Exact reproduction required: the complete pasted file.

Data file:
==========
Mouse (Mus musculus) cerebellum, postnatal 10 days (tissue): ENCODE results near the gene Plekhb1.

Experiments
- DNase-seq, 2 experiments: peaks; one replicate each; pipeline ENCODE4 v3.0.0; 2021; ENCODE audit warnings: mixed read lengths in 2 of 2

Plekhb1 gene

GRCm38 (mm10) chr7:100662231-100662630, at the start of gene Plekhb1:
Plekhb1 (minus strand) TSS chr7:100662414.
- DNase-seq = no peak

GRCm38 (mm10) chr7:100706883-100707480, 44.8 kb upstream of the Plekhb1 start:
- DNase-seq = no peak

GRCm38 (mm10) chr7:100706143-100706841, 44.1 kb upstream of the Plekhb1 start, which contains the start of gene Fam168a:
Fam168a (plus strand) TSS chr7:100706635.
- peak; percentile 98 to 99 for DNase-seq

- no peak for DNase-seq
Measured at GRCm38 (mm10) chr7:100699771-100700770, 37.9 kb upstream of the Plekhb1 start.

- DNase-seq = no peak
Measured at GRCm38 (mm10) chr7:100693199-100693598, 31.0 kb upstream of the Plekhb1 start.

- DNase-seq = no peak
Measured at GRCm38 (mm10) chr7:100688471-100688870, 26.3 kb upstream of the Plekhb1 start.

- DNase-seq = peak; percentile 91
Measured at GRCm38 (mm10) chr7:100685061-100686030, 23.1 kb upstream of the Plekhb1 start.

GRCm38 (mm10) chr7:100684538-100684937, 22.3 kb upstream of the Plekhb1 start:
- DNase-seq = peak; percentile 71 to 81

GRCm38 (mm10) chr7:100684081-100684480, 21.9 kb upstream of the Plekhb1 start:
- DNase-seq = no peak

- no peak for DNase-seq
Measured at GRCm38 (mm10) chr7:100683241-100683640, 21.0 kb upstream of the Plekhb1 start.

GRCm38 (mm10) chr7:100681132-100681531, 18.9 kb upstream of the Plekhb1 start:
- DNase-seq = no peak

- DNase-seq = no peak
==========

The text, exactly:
Mouse (Mus musculus) cerebellum, postnatal 10 days (tissue): ENCODE results near the gene Plekhb1.

Experiments
- DNase-seq, 2 experiments: peaks; one replicate each; pipeline ENCODE4 v3.0.0; 2021; ENCODE audit warnings: mixed read lengths in 2 of 2

Plekhb1 gene

GRCm38 (mm10) chr7:100662231-100662630, at the start of gene Plekhb1:
Plekhb1 (minus strand) TSS chr7:100662414.
- DNase-seq = no peak

GRCm38 (mm10) chr7:100706883-100707480, 44.8 kb upstream of the Plekhb1 start:
- DNase-seq = no peak

GRCm38 (mm10) chr7:100706143-100706841, 44.1 kb upstream of the Plekhb1 start, which contains the start of gene Fam168a:
Fam168a (plus strand) TSS chr7:100706635.
- peak; percentile 98 to 99 for DNase-seq

- no peak for DNase-seq
Measured at GRCm38 (mm10) chr7:100699771-100700770, 37.9 kb upstream of the Plekhb1 start.

- DNase-seq = no peak
Measured at GRCm38 (mm10) chr7:100693199-100693598, 31.0 kb upstream of the Plekhb1 start.

- DNase-seq = no peak
Measured at GRCm38 (mm10) chr7:100688471-100688870, 26.3 kb upstream of the Plekhb1 start.

- DNase-seq = peak; percentile 91
Measured at GRCm38 (mm10) chr7:100685061-100686030, 23.1 kb upstream of the Plekhb1 start.

GRCm38 (mm10) chr7:100684538-100684937, 22.3 kb upstream of the Plekhb1 start:
- DNase-seq = peak; percentile 71 to 81

GRCm38 (mm10) chr7:100684081-100684480, 21.9 kb upstream of the Plekhb1 start:
- DNase-seq = no peak

- no peak for DNase-seq
Measured at GRCm38 (mm10) chr7:100683241-100683640, 21.0 kb upstream of the Plekhb1 start.

GRCm38 (mm10) chr7:100681132-100681531, 18.9 kb upstream of the Plekhb1 start:
- DNase-seq = no peak

- DNase-seq = no peak